“Something must be done” is a common political clamour, and it is certainly not one heard only in the United Kingdom. Often it is the precursor of some gesture or gimmick, which may either be unworkable or make things worse. The true purpose of such a demand is usually therapeutic: a thing is wrong, and it will bother politicians and the media until they can feel it has been put right.
In the United Kingdom, however, the something that must be done will be done by primary legislation. This is for two reasons.
First, the (Victorian) doctrine of the supremacy of parliament means that, at least in legal theory, parliament can legislate for anything to apply anywhere and to have effect at any time. As the constitutional writer Ivor Jennings once wryly put it, if parliament enacted that smoking in the streets of Paris was an offence, then it would be an offence. A statute may be unenforceable, it may even be nonsense; but it will still be the law—at least where our domestic law is recognised.
Second, the government of the day can usually rely on a parliamentary majority for its legislation to be passed. This means that if a minister announces that a thing must be done, and if that thing requires a bill to go through parliament, then it is likely the proposal will be enacted in an Act of Parliament.
This combination of constitutional doctrine and parliamentary muscle means that a minister announcing that something must be done cannot be dismissed. Indeed, we should brace ourselves for what will happen next, even if it is ill-advised or counterproductive.
The current political storm about the Post Office scandal has led politicians and pundits to demand that something must be done to swiftly exonerate those convicted on the basis of the now-notorious Horizon IT system. The convictions should be expunged forthwith, and with no delay. The convictions are not only an affront to justice, they are an affront to the conscience of the nation.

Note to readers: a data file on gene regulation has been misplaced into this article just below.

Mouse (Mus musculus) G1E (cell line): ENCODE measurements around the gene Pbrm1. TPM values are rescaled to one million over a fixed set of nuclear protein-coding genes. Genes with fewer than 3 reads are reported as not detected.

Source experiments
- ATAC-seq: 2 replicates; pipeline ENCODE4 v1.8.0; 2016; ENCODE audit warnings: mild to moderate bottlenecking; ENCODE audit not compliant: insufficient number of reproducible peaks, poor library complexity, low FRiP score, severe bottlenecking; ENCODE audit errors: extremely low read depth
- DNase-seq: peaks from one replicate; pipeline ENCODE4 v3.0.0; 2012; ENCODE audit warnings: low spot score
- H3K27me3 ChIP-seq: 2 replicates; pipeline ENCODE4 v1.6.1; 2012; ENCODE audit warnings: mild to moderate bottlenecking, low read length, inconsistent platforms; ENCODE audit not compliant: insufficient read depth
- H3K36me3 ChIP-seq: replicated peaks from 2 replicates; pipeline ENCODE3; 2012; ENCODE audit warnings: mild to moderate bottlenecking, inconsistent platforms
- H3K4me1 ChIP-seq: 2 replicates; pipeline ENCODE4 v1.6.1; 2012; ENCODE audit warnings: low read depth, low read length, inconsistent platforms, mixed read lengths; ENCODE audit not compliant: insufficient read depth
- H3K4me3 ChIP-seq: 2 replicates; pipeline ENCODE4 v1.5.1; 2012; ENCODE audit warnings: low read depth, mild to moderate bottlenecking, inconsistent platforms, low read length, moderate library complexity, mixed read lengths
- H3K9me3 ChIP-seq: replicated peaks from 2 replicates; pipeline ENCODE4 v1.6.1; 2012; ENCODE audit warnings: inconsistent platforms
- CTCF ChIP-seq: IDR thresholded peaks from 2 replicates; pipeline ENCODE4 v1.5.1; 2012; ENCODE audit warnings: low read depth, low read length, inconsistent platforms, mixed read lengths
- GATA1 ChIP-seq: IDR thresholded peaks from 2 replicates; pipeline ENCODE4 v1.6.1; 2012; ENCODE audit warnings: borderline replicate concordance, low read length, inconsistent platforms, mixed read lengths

The government is thereby considering introducing primary legislation which will en masse declare those held guilty to be innocent, reversing the judgments of the courts for those convicted using Horizon evidence. The case for doing so is said to be exceptional, and anyone sceptical of this rushed legislative proposal risks being tainted as unfeeling.
But even at times when there is loud urgency, it may be sensible to take one step back and look to see if a proposed solution is right in principle and meets the problem that needs to be solved. And in this particular case, there are reasons why this may not actually be the right approach.
The private prosecutions for theft, false accounting and fraud brought by the Post Office based on the flawed Horizon system ended in 2014. This means that none of those convicted as a consequence of those private prosecutions are likely to still be in prison. If any were still serving sentences then there would certainly be urgency, and it would be appropriate for the royal prerogative of mercy—exercised in the granting of pardons—to be issued, releasing any prisoners from their wrongful punishment.
But pardons are a pointless remedy once a punishment has ended, for pardons are about excusing punishments rather than expunging convictions. The pardoned person is still a convicted criminal; it is just that they are formally forgiven and spared their punishments. The criminal liability stands.
Given the delays since at least 2014, and given that none of those privately prosecuted are likely to be in prison, it is hard for a minister to maintain in 2024 that this mass miscarriage of justice is suddenly an exceptional situation, especially as almost all the material facts have been known since at least 2019. The only difference this year is a well-received television drama.
There are also other complications to consider. For example, there are instances of Horizon evidence being used in prosecuting other crimes for which an individual is still serving a prison sentence, including at least one case of murder. There may also have been Crown Prosecution Service prosecutions since 2014 where Horizon evidence has been used. Not all prosecutions where Horizon evidence was in play were privately brought by the Post Office.
What would make this a genuinely exceptional situation would be if there was no alternative to primary legislation—that is, if the problem could not be solved in any other way. But this problem could be solved easily by less drastic measures than the legislature determining the guilt or innocence of individuals.
The Criminal Cases Review Commission (CCRC) is the under-resourced agency charged with dealing with applications for convictions to be reviewed. So far it has successfully referred about 70 cases relating to the Post Office scandal, of which around 62 have been quashed.